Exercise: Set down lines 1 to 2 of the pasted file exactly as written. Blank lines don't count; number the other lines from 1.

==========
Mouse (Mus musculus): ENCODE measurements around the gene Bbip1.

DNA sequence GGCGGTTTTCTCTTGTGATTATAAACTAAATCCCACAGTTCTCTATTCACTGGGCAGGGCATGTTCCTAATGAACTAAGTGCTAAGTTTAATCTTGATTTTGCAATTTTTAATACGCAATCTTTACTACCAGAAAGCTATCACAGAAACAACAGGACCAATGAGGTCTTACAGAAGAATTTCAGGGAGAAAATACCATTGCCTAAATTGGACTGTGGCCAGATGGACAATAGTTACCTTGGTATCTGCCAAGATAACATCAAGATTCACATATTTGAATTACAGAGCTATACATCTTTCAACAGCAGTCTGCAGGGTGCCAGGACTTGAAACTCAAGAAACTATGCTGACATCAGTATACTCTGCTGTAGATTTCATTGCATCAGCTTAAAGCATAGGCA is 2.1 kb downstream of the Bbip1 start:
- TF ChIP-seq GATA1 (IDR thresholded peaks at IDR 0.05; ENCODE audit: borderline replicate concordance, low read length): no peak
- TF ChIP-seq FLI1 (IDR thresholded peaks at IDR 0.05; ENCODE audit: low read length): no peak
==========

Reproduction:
Mouse (Mus musculus): ENCODE measurements around the gene Bbip1.

DNA sequence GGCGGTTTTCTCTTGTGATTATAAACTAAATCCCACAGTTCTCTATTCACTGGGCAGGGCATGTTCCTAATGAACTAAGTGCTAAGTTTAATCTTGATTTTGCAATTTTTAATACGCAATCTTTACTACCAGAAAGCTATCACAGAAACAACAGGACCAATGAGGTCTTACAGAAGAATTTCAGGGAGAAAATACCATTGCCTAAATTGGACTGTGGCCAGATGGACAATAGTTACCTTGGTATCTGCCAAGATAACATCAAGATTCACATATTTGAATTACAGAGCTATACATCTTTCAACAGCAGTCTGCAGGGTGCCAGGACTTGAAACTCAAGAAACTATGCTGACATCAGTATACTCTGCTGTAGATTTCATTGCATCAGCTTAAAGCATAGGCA is 2.1 kb downstream of the Bbip1 start: